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Klemperer Plys Mozar


Price: CDN$ 72.39
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Product Details

  • Audio CD (April 16 2002)
  • SPARS Code: DDD
  • Number of Discs: 2
  • Label: SRI Canada
  • ASIN: B00005V93M
  • Average Customer Review: 5.0 out of 5 stars  See all reviews (2 customer reviews)
  • Amazon Bestsellers Rank: #194,422 in Music (See Top 100 in Music)

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2 of 2 people found the following review helpful By Andrew R. Weiss on June 28 2002
Otto Klemperer conducted two concerts in Copenhagen, Denmark, with the Royal Danish Orchestra, one in 1954 and another in 1957. The surviving recordings of these two concerts are on this CD, and encompass Beethoven's "Lenore 3" overture and Eroica Symphony, Brahms' 4th Symphony, and Mozart's 29th Symphony. Klemperer recorded all of these works in the studio with the Philharmonia Orchestra in the mid-1950's as well. If you know only Klemperer's studio recordings, you will be floored by what you hear on these discs. We begin with a Leonore overture which will nearly peel paint from the ceiling with its intensity and drama; the sforzandi are like sledgehammers, the dynamic range (beautifully captured by the Danish engineers) is enormous, the interpretation and playing are passionate. This is intense, emotional music making, and the rest of the set lives up to the same standards. The tempi are all faster than Klemperer's studio versions, the orchestral attacks are more precise and incisive, the musical lines are all more dramatic. The Brahms 4th makes Klemperer's studio version sound cool and dispassionate; I find it one of the best and most harrowing interpretations of this great piece I've ever heard, even surpassing Eugene Mravinsky's classic interpretation with the Leningrad Philharmonic. Klemperer and Mravinsky, by the way, are two of the few conductors who truly obey Brahms' "Presto" tempo designation in the final movements' coda. The Mozart is energetic and lyrical. The highlight is the 1957 Eroica, a fierce reading in every respect, especially the outer movements. I find the Eroica to be the Beethoven symphony with which Klemperer had the greatest affinity, and this interpretation souds like life-or-death.Read more ›
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1 of 1 people found the following review helpful By T. Beers on July 12 2002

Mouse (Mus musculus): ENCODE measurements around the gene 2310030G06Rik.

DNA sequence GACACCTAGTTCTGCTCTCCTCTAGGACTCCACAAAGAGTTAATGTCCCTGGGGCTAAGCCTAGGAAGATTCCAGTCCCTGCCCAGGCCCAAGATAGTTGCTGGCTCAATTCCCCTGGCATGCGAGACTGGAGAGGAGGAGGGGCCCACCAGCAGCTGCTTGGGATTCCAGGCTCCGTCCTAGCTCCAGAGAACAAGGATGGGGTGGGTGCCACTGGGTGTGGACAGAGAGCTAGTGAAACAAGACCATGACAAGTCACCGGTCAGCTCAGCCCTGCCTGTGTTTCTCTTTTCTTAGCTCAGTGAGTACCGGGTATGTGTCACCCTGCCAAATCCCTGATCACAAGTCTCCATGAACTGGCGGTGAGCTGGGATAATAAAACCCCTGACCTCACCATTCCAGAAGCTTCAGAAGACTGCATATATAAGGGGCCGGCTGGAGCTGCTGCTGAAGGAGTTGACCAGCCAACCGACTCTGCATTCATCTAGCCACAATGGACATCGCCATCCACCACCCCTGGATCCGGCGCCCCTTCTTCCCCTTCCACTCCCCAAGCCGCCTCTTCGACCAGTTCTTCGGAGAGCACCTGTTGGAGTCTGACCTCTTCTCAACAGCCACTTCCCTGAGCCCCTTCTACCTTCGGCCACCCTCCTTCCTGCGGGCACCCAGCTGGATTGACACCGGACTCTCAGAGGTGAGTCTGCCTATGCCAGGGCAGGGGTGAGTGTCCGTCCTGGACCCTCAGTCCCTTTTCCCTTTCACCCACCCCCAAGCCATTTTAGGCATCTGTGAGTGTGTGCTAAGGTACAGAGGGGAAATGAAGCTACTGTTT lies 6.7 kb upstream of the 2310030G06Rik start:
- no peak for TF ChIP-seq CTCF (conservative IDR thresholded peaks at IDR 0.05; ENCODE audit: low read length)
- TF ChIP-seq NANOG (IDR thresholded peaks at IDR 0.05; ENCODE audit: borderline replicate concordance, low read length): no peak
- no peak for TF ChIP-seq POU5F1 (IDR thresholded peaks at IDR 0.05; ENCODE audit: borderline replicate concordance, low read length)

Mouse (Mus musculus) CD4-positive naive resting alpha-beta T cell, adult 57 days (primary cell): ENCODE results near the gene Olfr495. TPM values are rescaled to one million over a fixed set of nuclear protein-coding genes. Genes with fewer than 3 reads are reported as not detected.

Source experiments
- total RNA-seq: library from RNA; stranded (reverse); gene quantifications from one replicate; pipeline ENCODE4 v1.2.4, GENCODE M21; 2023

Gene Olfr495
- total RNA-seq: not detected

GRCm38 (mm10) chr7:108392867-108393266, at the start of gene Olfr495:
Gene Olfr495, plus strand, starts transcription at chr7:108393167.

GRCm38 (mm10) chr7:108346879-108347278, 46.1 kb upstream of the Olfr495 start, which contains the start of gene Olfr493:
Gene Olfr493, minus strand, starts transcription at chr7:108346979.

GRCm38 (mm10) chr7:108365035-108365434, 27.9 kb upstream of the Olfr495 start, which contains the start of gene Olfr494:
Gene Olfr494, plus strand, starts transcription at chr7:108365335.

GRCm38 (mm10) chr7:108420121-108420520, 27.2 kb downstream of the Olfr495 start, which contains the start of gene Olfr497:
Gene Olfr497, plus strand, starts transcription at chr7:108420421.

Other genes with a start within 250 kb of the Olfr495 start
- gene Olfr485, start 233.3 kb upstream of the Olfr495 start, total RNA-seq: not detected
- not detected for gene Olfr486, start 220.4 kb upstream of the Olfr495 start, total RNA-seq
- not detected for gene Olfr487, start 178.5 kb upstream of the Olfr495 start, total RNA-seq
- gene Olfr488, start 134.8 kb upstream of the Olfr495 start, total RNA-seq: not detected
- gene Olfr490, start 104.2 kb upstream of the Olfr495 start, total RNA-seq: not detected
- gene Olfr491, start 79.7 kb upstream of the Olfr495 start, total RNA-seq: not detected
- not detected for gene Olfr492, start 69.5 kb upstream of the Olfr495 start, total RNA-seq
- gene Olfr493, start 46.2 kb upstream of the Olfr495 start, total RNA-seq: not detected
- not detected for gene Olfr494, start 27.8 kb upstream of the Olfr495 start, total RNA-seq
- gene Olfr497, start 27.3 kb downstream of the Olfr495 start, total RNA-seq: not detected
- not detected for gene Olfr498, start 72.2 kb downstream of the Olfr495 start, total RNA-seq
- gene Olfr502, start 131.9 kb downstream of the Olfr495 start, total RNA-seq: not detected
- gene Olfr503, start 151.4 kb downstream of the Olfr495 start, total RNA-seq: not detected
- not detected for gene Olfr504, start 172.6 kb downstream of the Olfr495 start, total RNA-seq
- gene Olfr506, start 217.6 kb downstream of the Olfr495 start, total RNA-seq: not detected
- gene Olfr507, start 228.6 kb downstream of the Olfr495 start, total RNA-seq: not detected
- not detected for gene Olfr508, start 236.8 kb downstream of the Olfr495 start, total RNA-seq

The other reviewer has it exactly right. These are awesome (for once, the adjective is completely appropriate) performances, recorded 'live' and in mono, but sounding completely magnificent. If only we had conductors today who performed Beethoven and Brahms with this kind of conviction! I would quibble with the other reviewer only about making comparisons between these performances of Beethoven, Brahms and Mozart and those Klemperer recorded in the studio for EMI. I think it's really hard to say which is/are better, because they reflect such different musical values. Klemperer's studio recordings present a much more careful layering of performance components; the working parameters available in a studio are simply capable of achieving more nuance than can ever be had working "live." But the corruscating immediacy of musical communication delivered in these Testament CDs is its own justification. And, although there are other "live" Klemperer performances of all the material on these CDs, it is amazing how well the Danish Orchestra responds to a guest conductor who didn't conduct all that often in Copenhagen. The Brahms Fourth is much better played than on a (roughly contemporary) Orfeo transcript of Klemperer working with Munich's famed Bavarian Radio Symphony Orchestra. Likewise the "Eroica" .... I've heard "live" Klemperer performances with the Vienna Symphony (Orfeo), the Cologne Radio Symphony (Frequenz) and the Philharmonia (Music and Arts), and none of these compare with the achievement of the Danish Radio Orchestra. Beautiful playing and a wonderfully deep, rich sonority. Not so surprising, I guess, given that this orchestra had been led for years by the great Fritz Busch. Thank you, Testament, for making these performances publicly available. Like the other guy said: Run, don't walk, to get these performances!